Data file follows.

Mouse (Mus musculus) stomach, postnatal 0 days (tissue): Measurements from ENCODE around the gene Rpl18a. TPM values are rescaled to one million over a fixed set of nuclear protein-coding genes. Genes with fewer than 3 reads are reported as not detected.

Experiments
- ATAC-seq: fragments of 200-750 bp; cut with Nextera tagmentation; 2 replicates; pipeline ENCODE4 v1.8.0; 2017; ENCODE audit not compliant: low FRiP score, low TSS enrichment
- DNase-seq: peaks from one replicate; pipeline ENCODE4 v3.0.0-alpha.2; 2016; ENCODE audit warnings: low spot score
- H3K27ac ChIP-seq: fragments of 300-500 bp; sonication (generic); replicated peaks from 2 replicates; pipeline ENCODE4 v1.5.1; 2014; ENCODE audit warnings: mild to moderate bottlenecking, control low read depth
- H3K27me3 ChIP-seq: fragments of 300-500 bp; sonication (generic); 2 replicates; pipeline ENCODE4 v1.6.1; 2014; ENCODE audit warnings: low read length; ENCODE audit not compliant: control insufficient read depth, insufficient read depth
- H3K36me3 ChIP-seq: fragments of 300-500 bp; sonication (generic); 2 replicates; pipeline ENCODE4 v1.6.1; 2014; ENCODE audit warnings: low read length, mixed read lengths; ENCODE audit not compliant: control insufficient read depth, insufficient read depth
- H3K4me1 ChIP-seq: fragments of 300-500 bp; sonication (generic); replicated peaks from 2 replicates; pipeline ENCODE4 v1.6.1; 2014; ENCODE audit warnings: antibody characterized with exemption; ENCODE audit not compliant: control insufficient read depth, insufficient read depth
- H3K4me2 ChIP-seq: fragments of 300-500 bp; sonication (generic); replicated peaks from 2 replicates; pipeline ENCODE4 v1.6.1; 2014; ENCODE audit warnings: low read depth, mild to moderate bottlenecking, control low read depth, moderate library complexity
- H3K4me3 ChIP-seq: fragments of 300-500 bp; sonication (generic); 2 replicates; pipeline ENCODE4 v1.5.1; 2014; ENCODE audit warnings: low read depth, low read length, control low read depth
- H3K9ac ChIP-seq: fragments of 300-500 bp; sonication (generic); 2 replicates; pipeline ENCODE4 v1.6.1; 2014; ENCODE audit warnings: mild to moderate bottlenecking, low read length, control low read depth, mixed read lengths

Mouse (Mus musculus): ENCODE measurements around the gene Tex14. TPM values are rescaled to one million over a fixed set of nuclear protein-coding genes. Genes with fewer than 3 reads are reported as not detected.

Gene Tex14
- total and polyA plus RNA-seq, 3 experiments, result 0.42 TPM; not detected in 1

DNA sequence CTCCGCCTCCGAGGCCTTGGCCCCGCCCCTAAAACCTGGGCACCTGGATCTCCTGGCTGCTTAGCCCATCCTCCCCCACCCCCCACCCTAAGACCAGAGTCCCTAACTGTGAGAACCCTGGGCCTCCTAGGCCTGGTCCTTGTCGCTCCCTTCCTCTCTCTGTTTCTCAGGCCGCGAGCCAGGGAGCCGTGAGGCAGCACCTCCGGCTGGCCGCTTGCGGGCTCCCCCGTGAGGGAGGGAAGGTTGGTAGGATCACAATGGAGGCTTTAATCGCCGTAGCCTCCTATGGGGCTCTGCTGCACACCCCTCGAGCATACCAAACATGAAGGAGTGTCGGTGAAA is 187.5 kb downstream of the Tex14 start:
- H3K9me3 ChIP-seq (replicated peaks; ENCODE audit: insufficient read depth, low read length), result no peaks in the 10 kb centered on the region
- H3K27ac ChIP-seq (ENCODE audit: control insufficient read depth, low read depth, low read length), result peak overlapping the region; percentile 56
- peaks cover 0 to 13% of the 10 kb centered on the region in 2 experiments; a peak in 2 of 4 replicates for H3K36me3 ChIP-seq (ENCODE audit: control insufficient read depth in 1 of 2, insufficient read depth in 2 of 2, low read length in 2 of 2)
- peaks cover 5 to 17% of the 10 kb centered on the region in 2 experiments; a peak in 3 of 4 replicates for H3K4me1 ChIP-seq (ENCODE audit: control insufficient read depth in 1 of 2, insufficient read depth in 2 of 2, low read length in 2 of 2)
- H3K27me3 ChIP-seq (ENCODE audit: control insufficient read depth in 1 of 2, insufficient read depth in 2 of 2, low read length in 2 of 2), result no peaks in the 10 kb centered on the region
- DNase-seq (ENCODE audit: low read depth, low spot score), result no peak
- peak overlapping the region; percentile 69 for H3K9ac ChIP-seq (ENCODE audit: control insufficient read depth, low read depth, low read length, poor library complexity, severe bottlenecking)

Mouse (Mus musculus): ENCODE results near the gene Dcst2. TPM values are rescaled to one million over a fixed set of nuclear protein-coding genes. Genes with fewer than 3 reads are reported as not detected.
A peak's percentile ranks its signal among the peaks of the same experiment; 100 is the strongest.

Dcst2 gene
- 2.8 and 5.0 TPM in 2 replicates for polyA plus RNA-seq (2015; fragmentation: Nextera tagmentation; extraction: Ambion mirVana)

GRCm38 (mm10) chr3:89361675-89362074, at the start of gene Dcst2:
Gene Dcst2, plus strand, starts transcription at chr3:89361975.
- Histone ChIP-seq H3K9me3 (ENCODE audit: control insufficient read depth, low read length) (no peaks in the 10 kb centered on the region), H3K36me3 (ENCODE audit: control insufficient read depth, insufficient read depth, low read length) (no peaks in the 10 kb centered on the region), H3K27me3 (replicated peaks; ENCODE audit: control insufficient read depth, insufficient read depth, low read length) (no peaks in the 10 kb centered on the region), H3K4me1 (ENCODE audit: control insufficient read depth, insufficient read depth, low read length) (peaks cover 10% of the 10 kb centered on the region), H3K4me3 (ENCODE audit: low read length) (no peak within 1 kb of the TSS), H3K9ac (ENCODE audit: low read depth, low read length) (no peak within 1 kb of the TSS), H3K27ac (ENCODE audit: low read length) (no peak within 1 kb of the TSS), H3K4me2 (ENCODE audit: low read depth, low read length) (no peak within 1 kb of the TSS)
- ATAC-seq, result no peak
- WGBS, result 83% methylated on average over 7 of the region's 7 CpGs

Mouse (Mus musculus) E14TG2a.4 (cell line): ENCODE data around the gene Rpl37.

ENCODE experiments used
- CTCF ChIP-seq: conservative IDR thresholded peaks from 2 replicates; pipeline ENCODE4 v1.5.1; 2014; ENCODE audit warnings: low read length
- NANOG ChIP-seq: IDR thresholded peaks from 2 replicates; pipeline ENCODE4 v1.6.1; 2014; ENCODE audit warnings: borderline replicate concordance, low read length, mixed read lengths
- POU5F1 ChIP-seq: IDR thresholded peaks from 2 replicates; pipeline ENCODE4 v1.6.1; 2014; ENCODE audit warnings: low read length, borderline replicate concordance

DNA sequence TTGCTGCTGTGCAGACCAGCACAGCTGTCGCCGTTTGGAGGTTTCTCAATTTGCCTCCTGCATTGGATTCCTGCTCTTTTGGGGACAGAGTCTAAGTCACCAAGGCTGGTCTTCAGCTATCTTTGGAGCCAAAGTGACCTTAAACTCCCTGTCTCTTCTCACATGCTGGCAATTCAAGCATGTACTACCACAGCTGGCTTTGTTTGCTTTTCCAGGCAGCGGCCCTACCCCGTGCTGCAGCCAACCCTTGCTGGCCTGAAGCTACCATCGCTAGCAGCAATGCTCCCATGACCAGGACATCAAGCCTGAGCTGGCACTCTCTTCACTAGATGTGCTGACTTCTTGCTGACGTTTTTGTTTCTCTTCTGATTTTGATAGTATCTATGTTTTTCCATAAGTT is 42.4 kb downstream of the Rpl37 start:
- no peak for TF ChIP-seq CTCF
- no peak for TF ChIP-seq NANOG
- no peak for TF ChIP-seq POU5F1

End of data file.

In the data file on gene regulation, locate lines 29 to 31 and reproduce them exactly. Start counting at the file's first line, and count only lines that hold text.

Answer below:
- Histone ChIP-seq H3K9me3 (ENCODE audit: control insufficient read depth, low read length) (no peaks in the 10 kb centered on the region), H3K36me3 (ENCODE audit: control insufficient read depth, insufficient read depth, low read length) (no peaks in the 10 kb centered on the region), H3K27me3 (replicated peaks; ENCODE audit: control insufficient read depth, insufficient read depth, low read length) (no peaks in the 10 kb centered on the region), H3K4me1 (ENCODE audit: control insufficient read depth, insufficient read depth, low read length) (peaks cover 10% of the 10 kb centered on the region), H3K4me3 (ENCODE audit: low read length) (no peak within 1 kb of the TSS), H3K9ac (ENCODE audit: low read depth, low read length) (no peak within 1 kb of the TSS), H3K27ac (ENCODE audit: low read length) (no peak within 1 kb of the TSS), H3K4me2 (ENCODE audit: low read depth, low read length) (no peak within 1 kb of the TSS)
- ATAC-seq, result no peak
- WGBS, result 83% methylated on average over 7 of the region's 7 CpGs